By Pat Anson, Editor
Overdoses from opioid painkillers occur frequently in people who are taking relatively small doses over a short period of time, according to a new study that has some experts calling for more restrictions on opioid prescribing.
Researchers at the University of Washington School of Public Health analyzed Medicaid data on over 2,200 opioid overdoses in Washington State between 2006 and 2010 – and found that many patients didn’t fit the usual profile of a long term opioid user taking high doses of pain medication.
The study, published in the journal Medical Care, found that less than half of the patients were “chronic users” who had been prescribed opioids for more than 90 days.
Only 17% percent of the overdoses involved patients taking a high morphine-equivalent dose of over 120 mg per day -- what is considered a "yellow flag" in Washington State for possible opioid abuse.
Surprisingly, nearly three out of ten (28%) patients who overdosed were taking a relatively low opioid dose of just 50 mg per day.
Sedatives were involved in nearly half of the overdoses and methadone in about a third of them.
In 2007, Washington State adopted some of the toughest regulations in the country on opioid prescribing -- guidelines that the researchers believe should be even more restrictive.
"It may be prudent to revise guidelines to also address opioid poisonings occurring at relatively low prescribed doses and with acute and intermittent opioid use, in addition to chronic, high-dose use," said lead author Deborah Fulton-Kehoe, PhD, a research scientist in the Department of Environmental and Occupational Health Sciences at the University of Washington School of Public Health in Seattle.
Based on the recommendations of this and other studies, Washington State’s Interagency Guideline on Prescribing Opioids for Pain was recently revised to caution doctors about prescribing opioids at any dose. The new guidelines extend to the treatment of acute pain, not just chronic pain. Physicians are also advised not to continue prescribing opioids to a patient if they don't show “clinically meaningful improvement” in physical function, in addition to pain relief.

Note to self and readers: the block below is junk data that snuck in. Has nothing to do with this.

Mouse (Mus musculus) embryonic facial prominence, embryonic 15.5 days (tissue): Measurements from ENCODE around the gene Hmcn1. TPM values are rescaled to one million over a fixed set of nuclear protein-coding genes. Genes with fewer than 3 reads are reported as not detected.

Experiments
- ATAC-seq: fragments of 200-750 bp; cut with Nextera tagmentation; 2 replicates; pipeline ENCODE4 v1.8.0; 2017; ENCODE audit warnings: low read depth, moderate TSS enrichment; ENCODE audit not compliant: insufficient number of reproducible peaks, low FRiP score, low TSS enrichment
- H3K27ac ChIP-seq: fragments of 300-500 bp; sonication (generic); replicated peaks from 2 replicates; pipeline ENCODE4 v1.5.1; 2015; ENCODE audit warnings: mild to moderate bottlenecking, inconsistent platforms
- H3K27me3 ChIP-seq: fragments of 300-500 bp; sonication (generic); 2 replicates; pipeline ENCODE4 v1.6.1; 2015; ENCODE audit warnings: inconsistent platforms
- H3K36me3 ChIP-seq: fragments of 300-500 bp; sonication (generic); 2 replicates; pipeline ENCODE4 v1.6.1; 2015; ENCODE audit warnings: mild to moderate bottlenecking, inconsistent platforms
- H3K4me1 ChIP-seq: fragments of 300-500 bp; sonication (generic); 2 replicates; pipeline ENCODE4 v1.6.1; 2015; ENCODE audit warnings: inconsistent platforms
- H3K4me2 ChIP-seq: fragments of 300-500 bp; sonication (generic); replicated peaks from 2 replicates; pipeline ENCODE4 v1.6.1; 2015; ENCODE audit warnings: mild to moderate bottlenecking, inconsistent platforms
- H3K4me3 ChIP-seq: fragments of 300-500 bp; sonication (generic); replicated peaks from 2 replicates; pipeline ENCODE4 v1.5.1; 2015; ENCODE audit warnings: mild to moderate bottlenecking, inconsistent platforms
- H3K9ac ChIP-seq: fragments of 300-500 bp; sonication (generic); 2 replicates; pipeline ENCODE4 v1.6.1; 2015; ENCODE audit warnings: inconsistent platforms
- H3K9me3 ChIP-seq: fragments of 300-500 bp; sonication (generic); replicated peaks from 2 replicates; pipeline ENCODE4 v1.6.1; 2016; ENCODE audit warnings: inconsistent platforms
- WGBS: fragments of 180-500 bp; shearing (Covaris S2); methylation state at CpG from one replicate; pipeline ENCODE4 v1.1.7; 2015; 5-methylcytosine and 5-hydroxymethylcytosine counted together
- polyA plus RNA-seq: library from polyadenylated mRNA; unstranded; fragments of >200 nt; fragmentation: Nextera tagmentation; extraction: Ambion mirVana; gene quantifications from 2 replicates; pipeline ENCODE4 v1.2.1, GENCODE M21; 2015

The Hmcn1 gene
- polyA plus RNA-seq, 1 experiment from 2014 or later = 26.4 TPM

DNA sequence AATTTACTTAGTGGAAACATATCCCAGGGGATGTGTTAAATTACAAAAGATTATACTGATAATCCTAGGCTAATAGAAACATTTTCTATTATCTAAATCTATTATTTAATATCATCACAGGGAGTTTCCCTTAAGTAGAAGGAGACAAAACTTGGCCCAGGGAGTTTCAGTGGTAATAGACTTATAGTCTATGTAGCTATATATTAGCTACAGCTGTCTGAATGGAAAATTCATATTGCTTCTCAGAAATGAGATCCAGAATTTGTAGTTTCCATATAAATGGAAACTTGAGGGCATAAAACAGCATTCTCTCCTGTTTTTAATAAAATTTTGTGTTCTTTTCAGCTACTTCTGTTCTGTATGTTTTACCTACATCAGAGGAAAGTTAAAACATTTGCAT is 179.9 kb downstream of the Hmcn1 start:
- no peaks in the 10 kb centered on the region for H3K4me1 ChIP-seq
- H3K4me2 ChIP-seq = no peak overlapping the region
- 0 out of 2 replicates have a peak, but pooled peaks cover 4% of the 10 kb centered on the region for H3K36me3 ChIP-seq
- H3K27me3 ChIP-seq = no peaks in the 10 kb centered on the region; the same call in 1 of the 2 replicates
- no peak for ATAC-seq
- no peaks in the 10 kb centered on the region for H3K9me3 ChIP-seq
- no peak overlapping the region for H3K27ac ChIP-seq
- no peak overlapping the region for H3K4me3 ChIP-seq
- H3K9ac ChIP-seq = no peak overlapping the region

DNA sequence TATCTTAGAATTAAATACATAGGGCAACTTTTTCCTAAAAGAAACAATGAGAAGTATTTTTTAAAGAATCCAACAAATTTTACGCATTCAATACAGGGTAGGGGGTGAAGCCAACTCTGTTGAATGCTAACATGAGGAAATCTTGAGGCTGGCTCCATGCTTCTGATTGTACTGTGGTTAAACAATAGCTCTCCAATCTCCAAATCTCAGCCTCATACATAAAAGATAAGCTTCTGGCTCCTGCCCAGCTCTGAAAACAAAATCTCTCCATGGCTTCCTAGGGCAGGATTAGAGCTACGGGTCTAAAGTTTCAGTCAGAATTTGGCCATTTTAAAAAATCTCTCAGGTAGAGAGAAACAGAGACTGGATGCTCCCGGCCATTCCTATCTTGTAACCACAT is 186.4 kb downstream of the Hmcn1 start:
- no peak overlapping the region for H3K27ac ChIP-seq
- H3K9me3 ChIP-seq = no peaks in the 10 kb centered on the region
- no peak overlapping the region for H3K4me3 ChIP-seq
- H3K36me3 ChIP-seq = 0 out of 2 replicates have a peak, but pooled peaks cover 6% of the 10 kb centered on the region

While the overdose study focused on only one state, one expert says it has national and even global implications.
“The article notes that many overdoses occur when patients are prescribed medications at low doses. This has important implications for national policy and debate,” said Dr. Jeroan Allison of University of Massachusetts Medical School, who is co-editor-in-chief of Medical Care. "The statistics are quite overwhelming and dramatic, and this problem affects every state in our nation."
According to the Centers for Disease Control, over 16,500 deaths in the U.S. were linked to opioid overdoses in 2010.
More recent data suggest that the “epidemic” of painkiller abuse is abating.
Hydrocodone prescriptions fell by 8% last year and it is no longer the most widely prescribed medication in the U.S.
A recent report by a large national health insurer found that total opioid dispensing declined by 19% from 2010 to 2012 and the overdose rate dropped by 20 percent.
According to the National Institutes of Health, only about 5% of patients taking opioids as directed for a year end up with an addiction problem.